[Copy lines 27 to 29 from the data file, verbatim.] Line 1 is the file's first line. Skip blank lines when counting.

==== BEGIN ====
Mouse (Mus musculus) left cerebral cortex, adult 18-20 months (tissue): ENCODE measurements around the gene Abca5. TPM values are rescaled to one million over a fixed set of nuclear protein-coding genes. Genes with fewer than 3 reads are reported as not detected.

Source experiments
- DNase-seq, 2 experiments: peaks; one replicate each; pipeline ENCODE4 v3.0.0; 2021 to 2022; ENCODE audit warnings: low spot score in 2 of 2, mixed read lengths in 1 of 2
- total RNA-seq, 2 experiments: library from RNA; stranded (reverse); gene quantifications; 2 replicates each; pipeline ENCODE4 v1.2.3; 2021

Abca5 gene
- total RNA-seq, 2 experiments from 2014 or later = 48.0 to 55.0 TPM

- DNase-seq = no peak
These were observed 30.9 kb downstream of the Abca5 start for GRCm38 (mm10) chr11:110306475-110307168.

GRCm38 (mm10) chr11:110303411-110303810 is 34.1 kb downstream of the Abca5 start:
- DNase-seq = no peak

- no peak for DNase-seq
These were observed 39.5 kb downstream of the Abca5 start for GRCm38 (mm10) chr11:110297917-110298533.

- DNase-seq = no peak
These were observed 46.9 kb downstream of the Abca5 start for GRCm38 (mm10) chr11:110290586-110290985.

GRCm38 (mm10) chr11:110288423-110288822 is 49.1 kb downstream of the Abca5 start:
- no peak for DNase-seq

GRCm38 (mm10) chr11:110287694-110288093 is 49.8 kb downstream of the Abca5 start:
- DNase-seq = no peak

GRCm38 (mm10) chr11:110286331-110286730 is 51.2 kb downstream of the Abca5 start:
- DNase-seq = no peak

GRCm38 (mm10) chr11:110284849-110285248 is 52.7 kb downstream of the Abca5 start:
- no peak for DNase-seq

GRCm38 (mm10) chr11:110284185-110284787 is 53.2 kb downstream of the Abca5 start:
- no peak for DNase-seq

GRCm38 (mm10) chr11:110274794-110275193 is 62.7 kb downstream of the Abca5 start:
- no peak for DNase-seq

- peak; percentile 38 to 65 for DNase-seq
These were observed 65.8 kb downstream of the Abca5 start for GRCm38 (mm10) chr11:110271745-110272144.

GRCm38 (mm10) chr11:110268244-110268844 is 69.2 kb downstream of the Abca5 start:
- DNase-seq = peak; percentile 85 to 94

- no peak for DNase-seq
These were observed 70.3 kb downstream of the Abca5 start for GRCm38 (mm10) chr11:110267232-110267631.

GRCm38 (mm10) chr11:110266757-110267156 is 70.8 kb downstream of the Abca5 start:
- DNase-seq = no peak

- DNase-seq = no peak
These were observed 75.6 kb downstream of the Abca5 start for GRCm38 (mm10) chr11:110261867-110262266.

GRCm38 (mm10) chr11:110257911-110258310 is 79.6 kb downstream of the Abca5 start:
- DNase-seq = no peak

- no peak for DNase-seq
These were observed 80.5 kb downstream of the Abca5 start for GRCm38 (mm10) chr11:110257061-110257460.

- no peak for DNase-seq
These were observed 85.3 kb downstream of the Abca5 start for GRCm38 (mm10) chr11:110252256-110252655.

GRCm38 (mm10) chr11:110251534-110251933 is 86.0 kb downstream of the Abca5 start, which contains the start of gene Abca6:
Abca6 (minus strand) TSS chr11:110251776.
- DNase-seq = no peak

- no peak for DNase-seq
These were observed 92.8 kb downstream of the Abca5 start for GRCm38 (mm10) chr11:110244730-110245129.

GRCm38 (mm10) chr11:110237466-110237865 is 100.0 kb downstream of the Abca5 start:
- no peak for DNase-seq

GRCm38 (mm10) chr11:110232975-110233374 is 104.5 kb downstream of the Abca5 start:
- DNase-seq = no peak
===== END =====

- peak; percentile 38 to 65 for DNase-seq
These were observed 65.8 kb downstream of the Abca5 start for GRCm38 (mm10) chr11:110271745-110272144.

GRCm38 (mm10) chr11:110268244-110268844 is 69.2 kb downstream of the Abca5 start: